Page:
If any other U.S. Thoroughbred racing companies have developed sports betting strategies they have not been shared with the racing press and the public. Anyone surprised?
3. Colonial Downs will reopen in 2019 - in a big way!
We are accustomed to reading about racetracks closing, but it is very exciting news to learn that Colonial Downs in New Kent, Virginia, will reopen for live racing on August 8, 2019, with 15 live Thoroughbred dates, ending on September 7.
The last live Thoroughbred race there was in 2013, and the track subsequently closed when the owner, Jacobs Entertainment, could not reach a purse agreement with the local HBPA (Horsemen’s Benevolent and Protective Association).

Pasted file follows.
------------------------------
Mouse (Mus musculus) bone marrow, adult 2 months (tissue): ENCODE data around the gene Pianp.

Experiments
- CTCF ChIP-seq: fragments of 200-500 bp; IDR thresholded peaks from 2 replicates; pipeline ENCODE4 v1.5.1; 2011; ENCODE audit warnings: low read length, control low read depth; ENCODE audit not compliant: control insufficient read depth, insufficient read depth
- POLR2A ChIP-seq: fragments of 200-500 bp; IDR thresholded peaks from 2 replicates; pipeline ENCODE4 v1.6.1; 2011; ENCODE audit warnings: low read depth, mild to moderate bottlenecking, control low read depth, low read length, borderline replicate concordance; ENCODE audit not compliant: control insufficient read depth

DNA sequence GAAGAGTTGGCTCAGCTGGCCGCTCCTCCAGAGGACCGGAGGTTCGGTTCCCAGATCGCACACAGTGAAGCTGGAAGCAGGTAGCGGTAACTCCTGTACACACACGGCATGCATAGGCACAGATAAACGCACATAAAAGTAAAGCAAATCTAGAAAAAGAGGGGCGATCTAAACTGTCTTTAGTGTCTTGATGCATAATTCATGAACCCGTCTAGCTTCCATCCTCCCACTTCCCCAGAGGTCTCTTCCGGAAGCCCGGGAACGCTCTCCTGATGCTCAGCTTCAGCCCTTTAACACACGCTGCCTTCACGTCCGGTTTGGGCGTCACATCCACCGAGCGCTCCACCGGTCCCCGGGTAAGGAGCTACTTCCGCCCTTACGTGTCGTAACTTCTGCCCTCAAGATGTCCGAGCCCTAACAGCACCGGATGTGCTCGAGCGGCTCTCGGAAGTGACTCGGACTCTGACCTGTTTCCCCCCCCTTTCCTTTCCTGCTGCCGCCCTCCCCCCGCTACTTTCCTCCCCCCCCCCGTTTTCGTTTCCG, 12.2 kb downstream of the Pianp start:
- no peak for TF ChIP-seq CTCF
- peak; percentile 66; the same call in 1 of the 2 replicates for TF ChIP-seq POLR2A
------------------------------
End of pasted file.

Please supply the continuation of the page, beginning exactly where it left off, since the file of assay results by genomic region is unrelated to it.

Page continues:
Later, the Virginia Equine Alliance, representing the interests of owners and breeders, conducted charity race meets and operated the off-track betting retail operations. In May 2018, Revolutionary Racing, led by chairman Larry Lucas, purchased Colonial Downs, which included the off-track betting operations, and the right to operate historical horse racing machines (HHR) at Colonial Downs and the OTBs.
Since the acquisition and the formation of the Colonial Downs Group, Lucas and his team have worked closely with the Virginia Equine Alliance, its president, Debbie Easter, and the Virginia HBPA to negotiate a welcome, long-term purse arrangement.